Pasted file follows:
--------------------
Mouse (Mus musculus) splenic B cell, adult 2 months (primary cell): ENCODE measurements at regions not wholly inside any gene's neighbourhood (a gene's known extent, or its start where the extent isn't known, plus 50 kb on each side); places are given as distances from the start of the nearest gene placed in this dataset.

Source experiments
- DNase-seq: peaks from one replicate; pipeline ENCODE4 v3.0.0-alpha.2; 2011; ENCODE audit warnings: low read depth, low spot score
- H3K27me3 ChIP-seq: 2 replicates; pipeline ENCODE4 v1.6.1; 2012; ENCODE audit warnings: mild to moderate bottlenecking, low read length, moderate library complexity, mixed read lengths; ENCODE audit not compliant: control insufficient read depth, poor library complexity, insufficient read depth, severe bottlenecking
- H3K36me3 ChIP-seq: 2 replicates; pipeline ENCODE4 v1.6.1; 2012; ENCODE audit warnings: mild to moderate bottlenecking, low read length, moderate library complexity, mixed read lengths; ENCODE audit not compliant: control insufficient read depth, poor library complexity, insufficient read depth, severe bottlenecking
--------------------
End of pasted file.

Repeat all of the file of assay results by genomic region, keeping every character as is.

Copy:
Mouse (Mus musculus) splenic B cell, adult 2 months (primary cell): ENCODE measurements at regions not wholly inside any gene's neighbourhood (a gene's known extent, or its start where the extent isn't known, plus 50 kb on each side); places are given as distances from the start of the nearest gene placed in this dataset.

Source experiments
- DNase-seq: peaks from one replicate; pipeline ENCODE4 v3.0.0-alpha.2; 2011; ENCODE audit warnings: low read depth, low spot score
- H3K27me3 ChIP-seq: 2 replicates; pipeline ENCODE4 v1.6.1; 2012; ENCODE audit warnings: mild to moderate bottlenecking, low read length, moderate library complexity, mixed read lengths; ENCODE audit not compliant: control insufficient read depth, poor library complexity, insufficient read depth, severe bottlenecking
- H3K36me3 ChIP-seq: 2 replicates; pipeline ENCODE4 v1.6.1; 2012; ENCODE audit warnings: mild to moderate bottlenecking, low read length, moderate library complexity, mixed read lengths; ENCODE audit not compliant: control insufficient read depth, poor library complexity, insufficient read depth, severe bottlenecking